Before the pandemic, in February 2019, Men's Health published an article reflecting on its favorite scenes from Office Space after the cult movie’s 20th anniversary. Three years later with the growing prevalence of remote work, work culture has changed so dramatically that we felt that this topic was worth revisiting. Office Space includes some references to 90’s work culture that future generations may simply not understand.
Here’s a top 10 list!
The interoffice memo
On the controversial topic of the new cover sheet for TPS reports, Peter received a paper interoffice memo. Would that be a Slack @channel message with a link to a Google Doc today?
Peter had to put up with cube neighbor Nina annoyingly repeating “Just a moment!” over the phone and Milton listening to the radio from 9-11am while collating. Have distractions from cube neighbors been replaced by family members working or schooling at home?
The PBX phone extension
During daily office life, co-workers chatted over the internal phone system (or PBX for "private branch exchange"). Here Milton was speaking to Peter on his PBX extension. It seems that most companies today have ditched their landline phones and left them in the office. Are today’s Slack Huddles and other soft phone applications going to live on?
Watching the clock
Here in Peter’s case, he was eyeing his watch to leave the office before 5pm. Has clock watching grown obsolete and replaced by our failed attempts to unplug in an “always on” culture?
Being “called into the office” on Saturday.
The boss, Lumbergh, left 17 messages on Peter’s home answering machine asking him to come into the office on Saturday. Even ignoring the antiquated device, wouldn’t today’s norm be to work from home rather than the office on weekends?
The window seat
Recall how Peter had to vandalize his cubicle just to see out the window. With working from home (WFH), why not simply rearrange your home to your liking?
While the old error message “PC Load Letter” is certainly an outdated reference, the concept of office equipment that Peter, Michael, and Samir would want to destroy has likely gone away, too. Would they ever want to destroy a printer at home that they bought themselves?
Walking through the office park
Peter, Michael, and Samir would take a break by walking across the office park to nearby Chatcki’s. Even watching this scene felt surreal. What is the future of the office park?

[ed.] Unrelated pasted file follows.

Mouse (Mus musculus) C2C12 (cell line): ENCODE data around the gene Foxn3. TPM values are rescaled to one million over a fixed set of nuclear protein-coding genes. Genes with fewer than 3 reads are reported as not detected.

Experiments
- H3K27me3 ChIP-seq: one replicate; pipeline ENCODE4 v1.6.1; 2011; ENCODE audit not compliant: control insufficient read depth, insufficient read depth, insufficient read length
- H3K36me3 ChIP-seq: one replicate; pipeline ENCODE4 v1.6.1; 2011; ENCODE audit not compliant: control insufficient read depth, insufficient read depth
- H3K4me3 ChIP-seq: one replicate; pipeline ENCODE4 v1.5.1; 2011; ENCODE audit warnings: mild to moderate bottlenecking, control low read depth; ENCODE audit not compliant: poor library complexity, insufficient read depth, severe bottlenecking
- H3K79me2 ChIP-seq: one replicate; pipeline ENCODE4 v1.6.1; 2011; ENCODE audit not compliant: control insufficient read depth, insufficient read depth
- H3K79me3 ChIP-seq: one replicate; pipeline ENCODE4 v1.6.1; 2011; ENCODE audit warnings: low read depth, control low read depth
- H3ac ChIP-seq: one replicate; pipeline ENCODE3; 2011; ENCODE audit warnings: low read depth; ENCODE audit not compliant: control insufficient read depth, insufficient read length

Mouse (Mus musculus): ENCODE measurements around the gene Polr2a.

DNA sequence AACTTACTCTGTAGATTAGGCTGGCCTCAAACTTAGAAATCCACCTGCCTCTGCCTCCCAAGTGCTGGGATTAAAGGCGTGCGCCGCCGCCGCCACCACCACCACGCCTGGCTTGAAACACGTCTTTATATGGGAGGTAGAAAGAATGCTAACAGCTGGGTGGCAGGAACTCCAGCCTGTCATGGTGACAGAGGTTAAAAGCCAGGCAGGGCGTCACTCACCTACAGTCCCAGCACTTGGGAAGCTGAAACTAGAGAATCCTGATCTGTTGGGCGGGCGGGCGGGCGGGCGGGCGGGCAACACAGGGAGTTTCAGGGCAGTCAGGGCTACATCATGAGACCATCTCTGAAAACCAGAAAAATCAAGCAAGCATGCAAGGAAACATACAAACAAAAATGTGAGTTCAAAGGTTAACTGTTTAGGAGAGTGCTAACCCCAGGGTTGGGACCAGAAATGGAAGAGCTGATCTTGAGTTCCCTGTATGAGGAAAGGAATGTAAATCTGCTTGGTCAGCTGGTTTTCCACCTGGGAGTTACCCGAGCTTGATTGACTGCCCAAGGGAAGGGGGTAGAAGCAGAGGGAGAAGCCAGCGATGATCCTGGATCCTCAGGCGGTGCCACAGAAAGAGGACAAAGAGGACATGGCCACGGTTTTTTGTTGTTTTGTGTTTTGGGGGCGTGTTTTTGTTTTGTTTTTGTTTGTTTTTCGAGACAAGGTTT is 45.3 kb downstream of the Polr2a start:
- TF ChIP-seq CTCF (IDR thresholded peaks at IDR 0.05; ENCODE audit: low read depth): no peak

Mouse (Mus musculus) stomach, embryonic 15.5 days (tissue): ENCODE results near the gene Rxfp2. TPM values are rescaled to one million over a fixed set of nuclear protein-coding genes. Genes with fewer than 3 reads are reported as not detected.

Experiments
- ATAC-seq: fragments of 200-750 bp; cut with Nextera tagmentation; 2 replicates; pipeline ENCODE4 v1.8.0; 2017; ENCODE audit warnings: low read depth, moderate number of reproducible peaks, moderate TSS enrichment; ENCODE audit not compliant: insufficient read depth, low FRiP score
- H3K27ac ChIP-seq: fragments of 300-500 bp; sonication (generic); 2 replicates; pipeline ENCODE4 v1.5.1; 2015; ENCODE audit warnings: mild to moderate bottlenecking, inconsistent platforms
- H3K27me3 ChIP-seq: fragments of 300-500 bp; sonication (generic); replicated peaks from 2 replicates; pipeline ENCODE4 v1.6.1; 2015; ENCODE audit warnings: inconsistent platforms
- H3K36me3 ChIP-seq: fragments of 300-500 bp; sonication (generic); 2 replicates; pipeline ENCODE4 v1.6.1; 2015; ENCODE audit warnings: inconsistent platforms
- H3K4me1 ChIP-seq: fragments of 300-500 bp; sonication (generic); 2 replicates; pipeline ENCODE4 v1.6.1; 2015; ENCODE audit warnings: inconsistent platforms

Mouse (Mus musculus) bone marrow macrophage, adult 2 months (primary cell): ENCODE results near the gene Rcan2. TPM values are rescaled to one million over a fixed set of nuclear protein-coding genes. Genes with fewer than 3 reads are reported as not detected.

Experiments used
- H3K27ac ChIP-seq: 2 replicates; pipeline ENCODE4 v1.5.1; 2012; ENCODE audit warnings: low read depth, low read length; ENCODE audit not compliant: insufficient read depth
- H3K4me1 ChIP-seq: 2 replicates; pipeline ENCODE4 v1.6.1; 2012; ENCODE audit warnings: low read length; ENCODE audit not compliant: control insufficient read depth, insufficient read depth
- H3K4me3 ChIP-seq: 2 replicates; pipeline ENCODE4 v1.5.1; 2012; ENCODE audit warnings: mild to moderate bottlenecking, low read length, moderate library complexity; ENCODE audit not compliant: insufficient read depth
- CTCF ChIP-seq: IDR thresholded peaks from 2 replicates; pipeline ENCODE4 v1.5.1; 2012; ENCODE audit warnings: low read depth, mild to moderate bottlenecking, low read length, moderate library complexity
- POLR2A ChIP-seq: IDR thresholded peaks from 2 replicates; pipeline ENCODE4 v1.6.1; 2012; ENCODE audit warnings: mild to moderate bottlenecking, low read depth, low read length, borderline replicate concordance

Managing by Walking Around
After Peter gets promoted to manager, he even starts managing by walking around, and we haven’t found a good replacement yet. In these days of remote work, managers have to either schedule lots of 1:1 meetings or attempt to infer people’s availability ad hoc by looking for the green dot in Slack! This is why we started Ampll.
For frontline service workers, pieces of flair (buttons) were used by servers at Chatcki’s to express themselves. Pictured below is Joanna being chastised by her manager for wearing only the minimum (15 pieces of flair).
Actually, perhaps this one Office Space reference lives on today. At our last tradeshow (SHRM 2022 in New Orleans), my cofounder Kristin showed off her flair as part of the show’s networking opportunities to spark conversations on technology, professional services, and other topics.
That said, even then, Kristin still felt a little silly, and we’ve been watching how technology like Braindate helps with networking and may change that dynamic in more modern settings. Still, for now, we recognize that most events still do networking the old way.
Our next event will be the HR Tech Conference from September 13-16, and we would love to meet you! Come chat with us at booth 514C about how we can help your organization better adapt to remote work. Schedule a time with us there at https://calendly.com/ampll/hrtech.
In the meantime, reflect. Revisiting period pieces like Office Space helps to appreciate how much work culture is evolving. Who knows what changes the next 20 years will bring?
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Steve Pao is Chief Product Officer at Ampll and a member of the Harvard Business Review Advisory Council, an opt-in research community of business professionals. Prior to Ampll, Steve was an early employee and product executive at two companies that did IPOs (Latitude Communications in 1999 and Barracuda Networks in 2013). Steve is a proud "empty nester" and lives in Portland, OR with his wife whom he met in 7th grade German class.